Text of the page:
If you have ever been in a situation regarding a job transition, you may feel stressed out and fatigued attempting to adjust from one benefit package to another.  This guide is meant to help reduce that stress during a voluntary or involuntary job transition.

Experiencing an involuntary job transition can come suddenly from a company downsizing or your position being terminated with the firm.  These transitions typically happen rapidly, sometimes before you have the opportunity to attempt to begin a new job or even your job search.  It is important to remember that most companies want to help you even on your way out the door, and you should attempt to ask for or negotiate a severance package to help ease the transition along with reviewing the following items in a timely manner.

  • You should work with your HR department or your financial planner to determine if your group life insurance can be converted to an individual policy to allow for that essential coverage to be continued until you are able to work with your financial planner to find more effective coverage, or you begin another job that provides adequate group life insurance coverage for your family’s needs.
  • You should continue your family’s health care coverage by utilizing your right to a COBRA policy if you are the primary benefits providing spouse or sole provider.

[The Consolidated Omnibus Budget Reconciliation Act (COBRA) gives workers and their families who lose their health benefits the right to choose to continue group health benefits provided by their group health plan for limited periods of time under certain circumstances such as voluntary or involuntary job loss, reduction in the hours worked, transition between jobs, death, divorce, and other life events. Qualified individuals may be required to pay the entire premium for coverage up to 102 percent of the cost to the plan]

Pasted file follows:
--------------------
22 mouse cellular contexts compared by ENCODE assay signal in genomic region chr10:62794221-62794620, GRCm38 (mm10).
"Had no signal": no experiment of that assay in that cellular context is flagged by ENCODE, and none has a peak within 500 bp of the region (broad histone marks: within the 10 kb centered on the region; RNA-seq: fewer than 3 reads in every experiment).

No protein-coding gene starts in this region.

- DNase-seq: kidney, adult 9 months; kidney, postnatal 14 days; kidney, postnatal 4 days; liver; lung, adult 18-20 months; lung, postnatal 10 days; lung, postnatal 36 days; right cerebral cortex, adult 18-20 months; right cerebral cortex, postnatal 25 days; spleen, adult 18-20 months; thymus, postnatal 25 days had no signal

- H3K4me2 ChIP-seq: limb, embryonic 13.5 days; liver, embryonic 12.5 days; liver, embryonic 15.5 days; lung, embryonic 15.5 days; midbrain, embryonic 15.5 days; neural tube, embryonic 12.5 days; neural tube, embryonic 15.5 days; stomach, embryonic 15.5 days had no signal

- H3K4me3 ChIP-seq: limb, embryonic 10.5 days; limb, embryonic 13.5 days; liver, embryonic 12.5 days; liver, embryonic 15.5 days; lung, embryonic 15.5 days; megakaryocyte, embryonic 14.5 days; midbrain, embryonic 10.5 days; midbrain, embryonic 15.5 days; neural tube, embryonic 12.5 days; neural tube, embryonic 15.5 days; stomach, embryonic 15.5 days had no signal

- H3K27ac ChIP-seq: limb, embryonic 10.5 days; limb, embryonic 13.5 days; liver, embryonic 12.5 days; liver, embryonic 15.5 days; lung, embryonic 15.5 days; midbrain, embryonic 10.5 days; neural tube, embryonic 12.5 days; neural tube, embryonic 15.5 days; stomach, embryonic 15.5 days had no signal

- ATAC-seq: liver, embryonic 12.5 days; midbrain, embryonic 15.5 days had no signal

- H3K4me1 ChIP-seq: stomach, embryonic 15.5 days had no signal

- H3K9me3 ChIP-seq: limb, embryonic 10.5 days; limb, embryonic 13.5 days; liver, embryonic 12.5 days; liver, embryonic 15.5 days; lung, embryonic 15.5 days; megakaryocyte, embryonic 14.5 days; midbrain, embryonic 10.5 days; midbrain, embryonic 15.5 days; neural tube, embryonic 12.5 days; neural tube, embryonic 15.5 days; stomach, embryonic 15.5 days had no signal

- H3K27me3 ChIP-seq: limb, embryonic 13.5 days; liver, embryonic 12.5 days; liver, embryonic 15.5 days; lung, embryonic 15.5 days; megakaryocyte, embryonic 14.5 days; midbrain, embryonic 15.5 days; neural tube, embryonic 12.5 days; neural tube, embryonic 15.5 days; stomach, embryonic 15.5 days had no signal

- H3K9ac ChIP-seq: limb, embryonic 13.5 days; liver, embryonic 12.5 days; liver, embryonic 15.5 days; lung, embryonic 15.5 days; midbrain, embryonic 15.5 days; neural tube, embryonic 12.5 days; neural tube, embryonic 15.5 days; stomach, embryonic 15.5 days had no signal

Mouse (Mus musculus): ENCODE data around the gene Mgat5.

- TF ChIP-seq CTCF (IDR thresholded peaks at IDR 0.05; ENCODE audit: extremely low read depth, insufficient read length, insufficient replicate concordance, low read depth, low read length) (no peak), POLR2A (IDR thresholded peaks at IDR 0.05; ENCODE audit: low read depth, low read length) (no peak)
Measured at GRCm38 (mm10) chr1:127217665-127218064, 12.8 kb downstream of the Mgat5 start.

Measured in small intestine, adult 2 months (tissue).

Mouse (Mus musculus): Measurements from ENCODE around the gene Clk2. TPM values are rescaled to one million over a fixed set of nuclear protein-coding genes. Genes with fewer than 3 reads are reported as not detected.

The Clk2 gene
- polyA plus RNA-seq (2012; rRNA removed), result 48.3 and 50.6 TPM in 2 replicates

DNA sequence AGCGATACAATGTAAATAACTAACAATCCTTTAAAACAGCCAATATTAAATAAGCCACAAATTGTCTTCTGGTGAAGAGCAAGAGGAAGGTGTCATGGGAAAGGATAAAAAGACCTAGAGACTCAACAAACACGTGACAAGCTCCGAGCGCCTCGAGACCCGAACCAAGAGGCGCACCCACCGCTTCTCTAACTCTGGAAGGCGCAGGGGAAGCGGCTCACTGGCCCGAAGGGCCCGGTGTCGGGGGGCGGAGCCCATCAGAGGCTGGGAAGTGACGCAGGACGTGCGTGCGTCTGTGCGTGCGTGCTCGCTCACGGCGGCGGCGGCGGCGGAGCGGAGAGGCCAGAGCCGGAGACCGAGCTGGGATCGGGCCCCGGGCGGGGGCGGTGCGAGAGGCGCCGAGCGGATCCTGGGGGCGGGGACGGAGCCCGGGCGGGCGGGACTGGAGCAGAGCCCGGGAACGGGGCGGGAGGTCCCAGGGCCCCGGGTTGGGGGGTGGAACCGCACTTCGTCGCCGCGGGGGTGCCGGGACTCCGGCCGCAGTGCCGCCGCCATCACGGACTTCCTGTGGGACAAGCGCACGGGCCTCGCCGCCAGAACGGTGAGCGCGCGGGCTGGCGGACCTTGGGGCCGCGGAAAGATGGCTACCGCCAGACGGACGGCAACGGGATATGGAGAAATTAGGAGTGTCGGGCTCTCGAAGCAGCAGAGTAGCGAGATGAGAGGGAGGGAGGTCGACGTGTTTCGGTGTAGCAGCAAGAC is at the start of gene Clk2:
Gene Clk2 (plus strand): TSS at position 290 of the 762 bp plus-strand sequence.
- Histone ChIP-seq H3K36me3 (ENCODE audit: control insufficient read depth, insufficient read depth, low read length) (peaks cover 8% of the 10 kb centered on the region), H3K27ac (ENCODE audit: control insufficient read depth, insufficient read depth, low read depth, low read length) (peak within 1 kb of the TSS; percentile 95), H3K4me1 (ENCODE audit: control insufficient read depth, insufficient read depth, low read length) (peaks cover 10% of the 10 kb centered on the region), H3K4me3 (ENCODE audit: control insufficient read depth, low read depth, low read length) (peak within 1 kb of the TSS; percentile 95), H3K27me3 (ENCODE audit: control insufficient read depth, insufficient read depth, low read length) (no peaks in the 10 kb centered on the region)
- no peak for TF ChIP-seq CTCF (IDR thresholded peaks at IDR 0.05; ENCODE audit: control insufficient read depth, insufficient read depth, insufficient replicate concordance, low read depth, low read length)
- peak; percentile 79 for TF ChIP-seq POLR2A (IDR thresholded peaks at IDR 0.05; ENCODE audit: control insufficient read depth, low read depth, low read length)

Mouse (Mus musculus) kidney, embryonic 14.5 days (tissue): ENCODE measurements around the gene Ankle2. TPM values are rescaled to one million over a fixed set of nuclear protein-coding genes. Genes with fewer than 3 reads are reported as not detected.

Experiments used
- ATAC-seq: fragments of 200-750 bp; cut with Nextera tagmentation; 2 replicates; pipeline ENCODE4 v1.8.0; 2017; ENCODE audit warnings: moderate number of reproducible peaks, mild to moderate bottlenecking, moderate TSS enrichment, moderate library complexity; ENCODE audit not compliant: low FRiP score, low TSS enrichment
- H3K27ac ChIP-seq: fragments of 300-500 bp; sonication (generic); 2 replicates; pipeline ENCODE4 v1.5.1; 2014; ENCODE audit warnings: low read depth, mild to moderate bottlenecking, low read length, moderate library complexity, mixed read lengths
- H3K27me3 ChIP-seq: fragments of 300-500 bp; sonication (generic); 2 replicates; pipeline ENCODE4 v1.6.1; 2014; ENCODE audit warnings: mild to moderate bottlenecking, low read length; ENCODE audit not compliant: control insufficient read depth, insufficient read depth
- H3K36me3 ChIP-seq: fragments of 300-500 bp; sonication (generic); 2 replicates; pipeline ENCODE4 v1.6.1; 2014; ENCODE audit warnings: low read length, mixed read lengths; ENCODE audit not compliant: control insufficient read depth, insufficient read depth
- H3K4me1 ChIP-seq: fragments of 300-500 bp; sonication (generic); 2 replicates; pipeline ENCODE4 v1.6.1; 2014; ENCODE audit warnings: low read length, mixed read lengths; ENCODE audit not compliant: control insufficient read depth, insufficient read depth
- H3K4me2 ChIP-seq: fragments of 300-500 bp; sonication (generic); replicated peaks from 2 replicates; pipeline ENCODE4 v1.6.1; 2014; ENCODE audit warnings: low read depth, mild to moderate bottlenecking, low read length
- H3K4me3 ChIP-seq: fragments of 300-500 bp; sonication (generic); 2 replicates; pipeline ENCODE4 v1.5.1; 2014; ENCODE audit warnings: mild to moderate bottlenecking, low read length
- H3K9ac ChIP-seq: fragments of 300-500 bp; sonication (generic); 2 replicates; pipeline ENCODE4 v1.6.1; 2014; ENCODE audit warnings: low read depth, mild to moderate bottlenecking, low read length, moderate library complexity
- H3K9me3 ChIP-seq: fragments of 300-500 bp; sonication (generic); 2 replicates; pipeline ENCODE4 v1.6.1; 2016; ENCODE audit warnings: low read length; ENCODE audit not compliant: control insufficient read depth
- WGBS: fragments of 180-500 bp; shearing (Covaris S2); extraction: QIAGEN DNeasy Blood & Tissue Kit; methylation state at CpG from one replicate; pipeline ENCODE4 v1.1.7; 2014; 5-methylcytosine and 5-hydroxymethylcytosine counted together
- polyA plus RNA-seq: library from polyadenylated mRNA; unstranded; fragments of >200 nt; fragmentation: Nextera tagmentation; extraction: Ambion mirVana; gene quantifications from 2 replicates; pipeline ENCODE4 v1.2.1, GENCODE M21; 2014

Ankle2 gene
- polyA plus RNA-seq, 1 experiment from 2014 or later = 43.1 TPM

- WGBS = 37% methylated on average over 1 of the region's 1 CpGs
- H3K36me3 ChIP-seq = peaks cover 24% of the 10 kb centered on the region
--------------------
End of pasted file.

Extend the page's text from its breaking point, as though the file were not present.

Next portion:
• You should talk to your tax advisor and financial planner about what your best options are to move over your retirement and pension plans. Your retirement savings may be tax deferred, tax free or a combination of the two depending on the type of account you were invested in.  You will want to make sure you move it in a timely manner to an Individual Retirement Account (IRA) or a new employer’s plan so you can avoid any potential penalties or taxes that may be involved in the event you remove your money from your previous employer’s plan.  As a note, most banks will offer a conduit IRA to allow you to avoid taxes and penalties on your retirement funds until you meet the required timeline of being able to invest in your next company’s retirement plan if you choose not to do your own IRA.

When your decision to make a job transition is your own, and it is on a voluntary basis, you will have more time to adequately evaluate your current employer’s benefits and salary to compare more directly with any companies you may be interested in transitioning to.  In this situation you will want to begin your transition by first using some of your detective skills to determine salary range for your field and experience level in your area.  Once you have an idea what your starting salary should be, you will have more time to focus on the company culture and benefit packages of where you would to go.  It is important to note that take home pay is only a portion of your salary, and your next job may also use different equipment and software; provide flexible hours or tele-commuting; provide an expense allowance; and it may also provide for your professional development.  When you have decided you are going to change jobs you should set up a meeting with your financial planner to discuss your current benefit package and what changes or upgrades you would like to see with your next company.